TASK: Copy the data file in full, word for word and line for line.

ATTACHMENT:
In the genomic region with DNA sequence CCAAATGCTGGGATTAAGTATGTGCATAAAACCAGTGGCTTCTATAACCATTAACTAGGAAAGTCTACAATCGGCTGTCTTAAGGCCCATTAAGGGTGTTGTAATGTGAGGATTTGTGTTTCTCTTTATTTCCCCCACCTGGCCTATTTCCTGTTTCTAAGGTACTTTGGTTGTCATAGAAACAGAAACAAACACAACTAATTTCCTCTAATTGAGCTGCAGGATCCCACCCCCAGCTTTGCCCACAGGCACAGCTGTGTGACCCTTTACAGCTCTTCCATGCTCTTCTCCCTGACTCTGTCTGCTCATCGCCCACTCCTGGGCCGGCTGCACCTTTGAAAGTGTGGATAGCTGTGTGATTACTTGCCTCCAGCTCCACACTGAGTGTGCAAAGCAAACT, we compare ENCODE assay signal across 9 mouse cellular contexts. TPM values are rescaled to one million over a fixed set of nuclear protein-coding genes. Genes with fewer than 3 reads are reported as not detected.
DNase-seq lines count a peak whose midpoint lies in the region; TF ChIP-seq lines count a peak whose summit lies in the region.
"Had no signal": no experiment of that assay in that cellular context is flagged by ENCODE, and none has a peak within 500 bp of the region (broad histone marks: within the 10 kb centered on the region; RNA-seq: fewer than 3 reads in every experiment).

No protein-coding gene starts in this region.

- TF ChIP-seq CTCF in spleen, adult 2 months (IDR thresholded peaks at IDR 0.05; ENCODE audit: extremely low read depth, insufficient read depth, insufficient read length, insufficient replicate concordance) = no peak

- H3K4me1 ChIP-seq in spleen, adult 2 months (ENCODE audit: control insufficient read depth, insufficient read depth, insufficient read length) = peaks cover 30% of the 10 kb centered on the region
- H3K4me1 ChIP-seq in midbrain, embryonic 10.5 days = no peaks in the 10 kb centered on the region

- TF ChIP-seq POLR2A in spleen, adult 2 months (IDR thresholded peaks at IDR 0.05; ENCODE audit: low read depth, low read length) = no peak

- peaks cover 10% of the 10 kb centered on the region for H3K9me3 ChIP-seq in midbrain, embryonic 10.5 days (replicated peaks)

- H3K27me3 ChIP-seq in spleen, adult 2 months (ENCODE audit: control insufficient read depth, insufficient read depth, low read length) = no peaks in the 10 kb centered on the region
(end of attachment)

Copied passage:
In the genomic region with DNA sequence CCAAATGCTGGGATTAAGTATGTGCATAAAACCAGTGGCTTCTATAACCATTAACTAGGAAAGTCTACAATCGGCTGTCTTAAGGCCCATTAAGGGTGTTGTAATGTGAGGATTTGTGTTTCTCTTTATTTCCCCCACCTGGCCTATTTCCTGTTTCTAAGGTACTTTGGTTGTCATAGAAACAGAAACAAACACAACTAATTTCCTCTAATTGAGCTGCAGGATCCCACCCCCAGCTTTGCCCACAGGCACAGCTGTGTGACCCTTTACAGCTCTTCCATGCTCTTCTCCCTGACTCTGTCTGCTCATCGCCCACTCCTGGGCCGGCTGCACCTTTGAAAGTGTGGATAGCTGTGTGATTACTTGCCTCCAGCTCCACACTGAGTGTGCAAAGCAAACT, we compare ENCODE assay signal across 9 mouse cellular contexts. TPM values are rescaled to one million over a fixed set of nuclear protein-coding genes. Genes with fewer than 3 reads are reported as not detected.
DNase-seq lines count a peak whose midpoint lies in the region; TF ChIP-seq lines count a peak whose summit lies in the region.
"Had no signal": no experiment of that assay in that cellular context is flagged by ENCODE, and none has a peak within 500 bp of the region (broad histone marks: within the 10 kb centered on the region; RNA-seq: fewer than 3 reads in every experiment).

No protein-coding gene starts in this region.

- TF ChIP-seq CTCF in spleen, adult 2 months (IDR thresholded peaks at IDR 0.05; ENCODE audit: extremely low read depth, insufficient read depth, insufficient read length, insufficient replicate concordance) = no peak

- H3K4me1 ChIP-seq in spleen, adult 2 months (ENCODE audit: control insufficient read depth, insufficient read depth, insufficient read length) = peaks cover 30% of the 10 kb centered on the region
- H3K4me1 ChIP-seq in midbrain, embryonic 10.5 days = no peaks in the 10 kb centered on the region

- TF ChIP-seq POLR2A in spleen, adult 2 months (IDR thresholded peaks at IDR 0.05; ENCODE audit: low read depth, low read length) = no peak

- peaks cover 10% of the 10 kb centered on the region for H3K9me3 ChIP-seq in midbrain, embryonic 10.5 days (replicated peaks)

- H3K27me3 ChIP-seq in spleen, adult 2 months (ENCODE audit: control insufficient read depth, insufficient read depth, low read length) = no peaks in the 10 kb centered on the region